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I Confess

(1953, Hitchcock)
A film from the 1950s

"I never thought of the priesthood as offering a hiding place."

Confession, or the Sacrament of Penance, is one of the seven sacraments of the Catholic Church through which any person can confess their transgressions to God through a priest. Intended to provide healing for the soul as well as to regain forgiveness, the confession creates a "sacred trust" between the penitent and the priest that, according to Roman Catholic canon law, is "inviolable". It adds that it is "forbidden for a confessor to betray in any way a penitent in words or in any manner and for any reason". But what if the sin is murder and the confessor ends up as the accused instead of the penitent?

I Confess follows Father Logan (Montgomery Clift), who finds himself in the above predicament after the housekeeper of his church confesses killing a lawyer. Unfortunately for Logan, as a result of a series of coincidences which ties him to the lawyer, he ends up as the main suspect in the eyes of relentless Inspector Larrue (Karl Malden), along with Ruth (Anne Baxter), a childhood friend of Logan that might also be tied to the lawyer in some way.

This is one of Hitchcock's lesser known films and one of those that's not as well regarded as his other work, which is probably the reason why I hadn't seen it yet. However, when writer Tony Lee Moral spoke highly of it on a past episode of the podcast, I decided to bump it up on my Hitchcock queue. The film comes at a time when Hitchcock seemed to be interested in more thematically deep films that explored the nature of man rather than more stylistic and visual exercises.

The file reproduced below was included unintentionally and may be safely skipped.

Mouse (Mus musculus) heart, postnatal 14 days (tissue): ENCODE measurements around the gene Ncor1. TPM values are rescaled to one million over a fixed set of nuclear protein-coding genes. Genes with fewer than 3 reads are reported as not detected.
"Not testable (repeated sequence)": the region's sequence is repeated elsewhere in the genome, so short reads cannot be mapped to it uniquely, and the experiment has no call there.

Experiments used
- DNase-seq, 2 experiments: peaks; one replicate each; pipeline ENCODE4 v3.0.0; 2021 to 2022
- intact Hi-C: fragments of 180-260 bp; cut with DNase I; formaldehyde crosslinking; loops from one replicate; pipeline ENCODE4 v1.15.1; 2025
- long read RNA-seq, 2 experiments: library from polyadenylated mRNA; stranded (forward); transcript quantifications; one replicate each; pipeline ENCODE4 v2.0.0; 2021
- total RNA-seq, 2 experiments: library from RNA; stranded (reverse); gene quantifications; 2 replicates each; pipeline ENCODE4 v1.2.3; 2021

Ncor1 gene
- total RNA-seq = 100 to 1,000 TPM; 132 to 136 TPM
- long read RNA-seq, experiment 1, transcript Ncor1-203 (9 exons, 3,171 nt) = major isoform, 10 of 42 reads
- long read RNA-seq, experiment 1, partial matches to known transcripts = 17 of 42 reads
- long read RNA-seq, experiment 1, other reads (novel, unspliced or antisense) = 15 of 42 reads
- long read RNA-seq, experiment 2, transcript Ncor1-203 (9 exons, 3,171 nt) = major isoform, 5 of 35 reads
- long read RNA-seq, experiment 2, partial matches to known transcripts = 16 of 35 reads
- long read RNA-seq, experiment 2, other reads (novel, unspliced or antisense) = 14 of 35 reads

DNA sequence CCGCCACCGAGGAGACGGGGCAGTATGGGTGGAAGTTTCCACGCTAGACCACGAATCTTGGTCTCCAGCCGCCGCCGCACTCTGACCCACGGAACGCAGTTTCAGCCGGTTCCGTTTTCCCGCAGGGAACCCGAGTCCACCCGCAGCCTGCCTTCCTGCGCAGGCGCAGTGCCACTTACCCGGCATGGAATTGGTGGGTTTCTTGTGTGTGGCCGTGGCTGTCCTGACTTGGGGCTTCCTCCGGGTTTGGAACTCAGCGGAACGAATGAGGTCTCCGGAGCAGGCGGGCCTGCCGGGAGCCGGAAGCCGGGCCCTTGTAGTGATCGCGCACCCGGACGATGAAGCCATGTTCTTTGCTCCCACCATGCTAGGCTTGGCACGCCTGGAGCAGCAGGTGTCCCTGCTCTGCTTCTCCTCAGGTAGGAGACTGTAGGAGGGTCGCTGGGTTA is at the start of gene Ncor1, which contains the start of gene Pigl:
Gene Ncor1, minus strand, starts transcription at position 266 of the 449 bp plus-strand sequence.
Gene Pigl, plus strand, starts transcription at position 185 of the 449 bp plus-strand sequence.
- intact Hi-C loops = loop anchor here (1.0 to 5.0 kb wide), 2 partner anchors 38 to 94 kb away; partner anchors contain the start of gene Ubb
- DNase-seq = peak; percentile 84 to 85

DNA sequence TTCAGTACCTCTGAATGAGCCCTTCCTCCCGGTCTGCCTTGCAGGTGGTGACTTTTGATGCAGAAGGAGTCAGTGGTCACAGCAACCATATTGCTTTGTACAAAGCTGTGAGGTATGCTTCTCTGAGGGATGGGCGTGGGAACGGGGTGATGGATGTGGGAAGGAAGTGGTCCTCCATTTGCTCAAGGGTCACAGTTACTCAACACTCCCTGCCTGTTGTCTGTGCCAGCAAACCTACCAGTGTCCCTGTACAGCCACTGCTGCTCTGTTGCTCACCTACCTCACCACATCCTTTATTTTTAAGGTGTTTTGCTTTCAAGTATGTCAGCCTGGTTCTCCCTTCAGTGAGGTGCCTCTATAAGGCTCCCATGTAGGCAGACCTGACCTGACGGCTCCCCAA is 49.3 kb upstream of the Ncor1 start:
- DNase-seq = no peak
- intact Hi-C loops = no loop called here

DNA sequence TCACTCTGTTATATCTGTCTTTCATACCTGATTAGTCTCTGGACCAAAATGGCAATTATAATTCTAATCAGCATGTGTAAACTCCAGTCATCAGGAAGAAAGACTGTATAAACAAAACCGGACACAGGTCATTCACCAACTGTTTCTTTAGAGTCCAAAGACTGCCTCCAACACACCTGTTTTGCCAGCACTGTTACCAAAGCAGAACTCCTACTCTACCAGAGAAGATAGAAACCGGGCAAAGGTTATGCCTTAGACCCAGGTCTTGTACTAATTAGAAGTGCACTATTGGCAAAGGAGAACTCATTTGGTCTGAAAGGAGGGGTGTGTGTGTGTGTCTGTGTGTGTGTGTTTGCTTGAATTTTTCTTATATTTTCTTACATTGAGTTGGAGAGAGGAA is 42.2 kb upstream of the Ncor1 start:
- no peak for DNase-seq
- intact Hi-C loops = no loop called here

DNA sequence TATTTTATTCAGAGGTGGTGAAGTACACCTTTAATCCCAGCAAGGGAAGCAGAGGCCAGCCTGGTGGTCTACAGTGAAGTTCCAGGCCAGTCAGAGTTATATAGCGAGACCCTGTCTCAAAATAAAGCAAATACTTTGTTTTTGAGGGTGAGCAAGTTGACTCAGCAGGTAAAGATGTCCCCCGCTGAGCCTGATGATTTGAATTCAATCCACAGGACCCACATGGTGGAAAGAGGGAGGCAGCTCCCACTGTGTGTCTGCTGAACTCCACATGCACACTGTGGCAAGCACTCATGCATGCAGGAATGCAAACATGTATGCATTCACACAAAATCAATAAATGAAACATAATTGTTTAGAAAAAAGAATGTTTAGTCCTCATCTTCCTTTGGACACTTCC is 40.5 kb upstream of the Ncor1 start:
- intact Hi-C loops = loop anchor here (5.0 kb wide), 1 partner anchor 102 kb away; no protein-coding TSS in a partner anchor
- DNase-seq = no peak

Unfortunately, he doesn't do as much as he could or should with the premise or the characters. Even though he hints at thought-provoking themes, there really isn't much exploration about Logan's conflict as a priest regarding this confession or much introspection into his frame of mind about his relationship with Ruth. There isn't a lot of interaction with the actual killer either, which also eliminates a lot of the tension that the film could've had, resorting instead to the relationship between Logan and Ruth, which is not as developed as it should've to bear any significant weight.

It is said that the film went through a series of script revisions and re-writes, which I think is noticeable in the end product. Regardless of that, I Confess still manages to be a fairly decent thriller. Hitchcock's direction lacks most of his iconic flair, but it is still effective and well done. The performances are also solid, especially Malden and Roger Dann as Ruth's husband, Pierre, who I think gives some depth to a character that could've ended up with none. Even with this strengths, I must confess that this is mid-tier Hitchcock.